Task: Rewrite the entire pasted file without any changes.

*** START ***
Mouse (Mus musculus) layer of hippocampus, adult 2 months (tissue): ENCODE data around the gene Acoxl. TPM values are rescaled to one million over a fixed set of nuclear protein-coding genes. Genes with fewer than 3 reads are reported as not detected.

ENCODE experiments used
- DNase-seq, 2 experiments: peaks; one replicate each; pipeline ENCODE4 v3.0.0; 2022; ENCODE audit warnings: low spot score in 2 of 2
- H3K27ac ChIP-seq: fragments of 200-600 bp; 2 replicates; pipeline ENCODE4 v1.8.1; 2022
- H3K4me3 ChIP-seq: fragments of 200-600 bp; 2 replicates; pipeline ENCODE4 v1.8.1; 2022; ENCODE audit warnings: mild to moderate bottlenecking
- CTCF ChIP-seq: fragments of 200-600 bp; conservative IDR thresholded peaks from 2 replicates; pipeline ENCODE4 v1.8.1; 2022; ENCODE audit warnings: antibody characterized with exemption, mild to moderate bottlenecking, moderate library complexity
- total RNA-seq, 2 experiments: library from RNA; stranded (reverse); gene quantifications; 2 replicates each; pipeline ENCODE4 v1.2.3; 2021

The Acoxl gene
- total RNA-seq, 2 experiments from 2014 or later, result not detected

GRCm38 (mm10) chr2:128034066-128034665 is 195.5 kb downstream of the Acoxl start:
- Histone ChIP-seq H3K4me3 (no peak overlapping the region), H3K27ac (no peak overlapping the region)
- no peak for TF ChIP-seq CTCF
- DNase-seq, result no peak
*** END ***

Mouse (Mus musculus) layer of hippocampus, adult 2 months (tissue): ENCODE data around the gene Acoxl. TPM values are rescaled to one million over a fixed set of nuclear protein-coding genes. Genes with fewer than 3 reads are reported as not detected.

ENCODE experiments used
- DNase-seq, 2 experiments: peaks; one replicate each; pipeline ENCODE4 v3.0.0; 2022; ENCODE audit warnings: low spot score in 2 of 2
- H3K27ac ChIP-seq: fragments of 200-600 bp; 2 replicates; pipeline ENCODE4 v1.8.1; 2022
- H3K4me3 ChIP-seq: fragments of 200-600 bp; 2 replicates; pipeline ENCODE4 v1.8.1; 2022; ENCODE audit warnings: mild to moderate bottlenecking
- CTCF ChIP-seq: fragments of 200-600 bp; conservative IDR thresholded peaks from 2 replicates; pipeline ENCODE4 v1.8.1; 2022; ENCODE audit warnings: antibody characterized with exemption, mild to moderate bottlenecking, moderate library complexity
- total RNA-seq, 2 experiments: library from RNA; stranded (reverse); gene quantifications; 2 replicates each; pipeline ENCODE4 v1.2.3; 2021

The Acoxl gene
- total RNA-seq, 2 experiments from 2014 or later, result not detected

GRCm38 (mm10) chr2:128034066-128034665 is 195.5 kb downstream of the Acoxl start:
- Histone ChIP-seq H3K4me3 (no peak overlapping the region), H3K27ac (no peak overlapping the region)
- no peak for TF ChIP-seq CTCF
- DNase-seq, result no peak